Farming for Christ

Jason Brown followed God from pro football to the farm

Sitting atop an old 1968 Allis-Chalmers 190XT tractor in the scorching sun, Jason Brown was bush hogging on his North Carolina farm to clear and prepare it for planting sweet potatoes. Flies and mosquitoes swirled around his head. He swatted at them, unsuccessfully. Soot and dust were so thick, he labored to breathe.

Jason had borrowed the tractor from his father who lived not far up the road. Back in the day, the tractor was a technological marvel, but now in 2014 it was unreliable.

Jason felt defeated. Two years earlier, when he was released from the St. Louis Rams—where he had been the star center with a five-year, $37.5 million contract—he sensed God calling him to hang up his cleats, move back to North Carolina and become a farmer. Motivated by God’s love, he and his wife, Tay, promised God they would call their property First Fruits Farm and would donate the crops to the disadvantaged and impoverished.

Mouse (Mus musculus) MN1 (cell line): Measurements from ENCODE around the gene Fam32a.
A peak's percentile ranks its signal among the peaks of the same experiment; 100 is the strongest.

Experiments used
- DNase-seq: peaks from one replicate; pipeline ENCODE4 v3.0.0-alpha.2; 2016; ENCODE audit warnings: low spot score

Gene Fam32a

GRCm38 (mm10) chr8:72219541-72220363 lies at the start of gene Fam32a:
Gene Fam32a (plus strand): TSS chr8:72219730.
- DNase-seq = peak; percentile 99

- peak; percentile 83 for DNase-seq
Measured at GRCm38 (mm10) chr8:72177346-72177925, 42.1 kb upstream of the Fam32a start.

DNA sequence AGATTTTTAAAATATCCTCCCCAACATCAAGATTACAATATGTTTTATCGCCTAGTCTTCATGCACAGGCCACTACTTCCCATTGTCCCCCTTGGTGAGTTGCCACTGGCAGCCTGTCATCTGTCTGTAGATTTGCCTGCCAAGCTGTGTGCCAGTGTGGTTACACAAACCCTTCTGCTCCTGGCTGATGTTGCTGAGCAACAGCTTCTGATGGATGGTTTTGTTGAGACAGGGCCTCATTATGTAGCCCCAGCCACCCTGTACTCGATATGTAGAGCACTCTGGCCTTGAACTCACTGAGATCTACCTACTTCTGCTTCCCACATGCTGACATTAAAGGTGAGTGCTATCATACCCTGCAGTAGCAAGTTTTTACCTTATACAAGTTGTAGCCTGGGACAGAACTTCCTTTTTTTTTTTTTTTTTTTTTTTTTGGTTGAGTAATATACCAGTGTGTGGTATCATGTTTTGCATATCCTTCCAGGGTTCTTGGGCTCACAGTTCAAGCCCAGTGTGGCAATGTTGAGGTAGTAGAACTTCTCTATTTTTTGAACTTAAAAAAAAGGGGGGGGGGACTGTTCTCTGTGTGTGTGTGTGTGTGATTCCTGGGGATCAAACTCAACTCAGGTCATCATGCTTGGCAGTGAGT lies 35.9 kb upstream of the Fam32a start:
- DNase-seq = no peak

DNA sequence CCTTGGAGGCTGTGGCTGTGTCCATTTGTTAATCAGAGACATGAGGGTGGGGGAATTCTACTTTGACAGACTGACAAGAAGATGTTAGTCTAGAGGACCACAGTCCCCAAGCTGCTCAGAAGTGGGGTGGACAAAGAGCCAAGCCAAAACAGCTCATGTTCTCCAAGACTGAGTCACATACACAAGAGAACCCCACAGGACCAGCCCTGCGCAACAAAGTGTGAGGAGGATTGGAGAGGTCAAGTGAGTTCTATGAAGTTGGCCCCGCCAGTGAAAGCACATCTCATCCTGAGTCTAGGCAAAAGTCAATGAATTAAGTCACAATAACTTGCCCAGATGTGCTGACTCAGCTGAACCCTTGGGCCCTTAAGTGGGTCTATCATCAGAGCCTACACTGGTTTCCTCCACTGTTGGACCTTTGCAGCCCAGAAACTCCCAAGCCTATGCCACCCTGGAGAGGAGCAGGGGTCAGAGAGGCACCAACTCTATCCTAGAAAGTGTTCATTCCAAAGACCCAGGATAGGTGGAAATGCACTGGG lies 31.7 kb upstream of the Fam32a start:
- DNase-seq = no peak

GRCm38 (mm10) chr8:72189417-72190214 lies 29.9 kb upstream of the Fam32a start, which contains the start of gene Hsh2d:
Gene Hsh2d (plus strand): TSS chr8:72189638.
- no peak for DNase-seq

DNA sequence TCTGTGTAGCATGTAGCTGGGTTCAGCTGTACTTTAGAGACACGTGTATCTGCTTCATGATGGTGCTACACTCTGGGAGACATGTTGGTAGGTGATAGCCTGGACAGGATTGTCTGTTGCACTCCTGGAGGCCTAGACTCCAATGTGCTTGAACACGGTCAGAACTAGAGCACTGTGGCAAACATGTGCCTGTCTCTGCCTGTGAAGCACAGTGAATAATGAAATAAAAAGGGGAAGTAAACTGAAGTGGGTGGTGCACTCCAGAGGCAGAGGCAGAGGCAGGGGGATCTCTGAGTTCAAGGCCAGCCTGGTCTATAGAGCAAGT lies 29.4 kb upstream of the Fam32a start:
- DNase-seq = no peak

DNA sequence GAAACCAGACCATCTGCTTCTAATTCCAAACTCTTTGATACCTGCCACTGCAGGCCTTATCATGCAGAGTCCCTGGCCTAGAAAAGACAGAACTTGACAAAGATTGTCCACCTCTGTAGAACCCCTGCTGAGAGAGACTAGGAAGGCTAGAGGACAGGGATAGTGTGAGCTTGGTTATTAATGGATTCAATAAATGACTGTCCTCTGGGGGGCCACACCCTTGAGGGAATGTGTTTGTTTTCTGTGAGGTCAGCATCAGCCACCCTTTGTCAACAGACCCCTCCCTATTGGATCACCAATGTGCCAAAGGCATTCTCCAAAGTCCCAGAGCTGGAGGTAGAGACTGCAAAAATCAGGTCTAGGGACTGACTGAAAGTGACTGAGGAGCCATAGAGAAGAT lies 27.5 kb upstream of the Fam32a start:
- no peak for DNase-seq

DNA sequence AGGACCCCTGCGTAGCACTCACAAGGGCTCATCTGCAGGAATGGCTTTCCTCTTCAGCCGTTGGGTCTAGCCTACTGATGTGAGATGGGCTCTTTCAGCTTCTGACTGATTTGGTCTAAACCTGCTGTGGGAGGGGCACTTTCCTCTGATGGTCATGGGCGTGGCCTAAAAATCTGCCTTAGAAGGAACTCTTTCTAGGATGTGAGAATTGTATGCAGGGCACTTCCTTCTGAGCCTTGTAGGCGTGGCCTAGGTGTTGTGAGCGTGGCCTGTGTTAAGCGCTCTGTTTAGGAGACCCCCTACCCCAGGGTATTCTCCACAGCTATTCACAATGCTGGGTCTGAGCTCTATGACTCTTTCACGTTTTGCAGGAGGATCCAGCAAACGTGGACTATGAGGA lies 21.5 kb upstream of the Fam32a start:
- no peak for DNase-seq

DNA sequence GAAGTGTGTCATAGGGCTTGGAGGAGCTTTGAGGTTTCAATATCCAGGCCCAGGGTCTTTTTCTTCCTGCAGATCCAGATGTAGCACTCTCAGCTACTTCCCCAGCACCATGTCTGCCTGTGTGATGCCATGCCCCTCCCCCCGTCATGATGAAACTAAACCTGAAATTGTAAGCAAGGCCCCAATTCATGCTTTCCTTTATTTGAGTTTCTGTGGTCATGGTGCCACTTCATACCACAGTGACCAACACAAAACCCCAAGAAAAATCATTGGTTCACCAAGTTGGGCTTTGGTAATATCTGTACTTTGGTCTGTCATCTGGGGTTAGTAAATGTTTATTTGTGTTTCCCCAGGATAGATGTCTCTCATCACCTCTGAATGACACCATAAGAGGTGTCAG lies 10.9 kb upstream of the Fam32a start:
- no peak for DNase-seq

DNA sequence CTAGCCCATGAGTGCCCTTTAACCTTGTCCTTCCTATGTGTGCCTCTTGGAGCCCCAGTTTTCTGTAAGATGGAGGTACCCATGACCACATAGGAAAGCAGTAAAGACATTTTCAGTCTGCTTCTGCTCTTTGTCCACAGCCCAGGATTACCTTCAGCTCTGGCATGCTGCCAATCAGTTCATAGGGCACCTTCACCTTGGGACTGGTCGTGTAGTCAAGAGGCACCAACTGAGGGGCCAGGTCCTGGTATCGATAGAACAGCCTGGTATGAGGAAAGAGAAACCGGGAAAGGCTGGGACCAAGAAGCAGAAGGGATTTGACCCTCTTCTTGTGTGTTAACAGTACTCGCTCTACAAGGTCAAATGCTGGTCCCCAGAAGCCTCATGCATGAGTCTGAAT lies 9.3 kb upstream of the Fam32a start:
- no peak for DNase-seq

Using the proceeds from the sale of their mammoth home in St. Louis, Jason purchased the sprawling 1,000-acre farm in Franklin County near where he grew up. Tragically, the calamitous economic downturn and other unforeseen events swallowed up their savings and other investments, and as a result, he lacked the funds to purchase the equipment, seed, fuel and other essentials to manage and grow the farm.

For the first time in his life, Jason wondered how he was going to pay the monthly bills, let alone accomplish what God wanted him to do.

With tears streaming down his cheeks, the 6-foot-3-inch, 325-pound former lineman—right there in the middle of the field—yelled toward Heaven: “Lord, I’m out here working for You. I’m not receiving any benefit for this. Why have You forsaken me?”

A prayer he had prayed not long before echoed in his mind: “God, I want to be drawn to You. God, I want to be taken to a place where I call out to You, where I need You.”

For so many years, he had placed his faith in money and neglected to pray. That day, he felt God speaking to his heart to cry out to Him. So he did.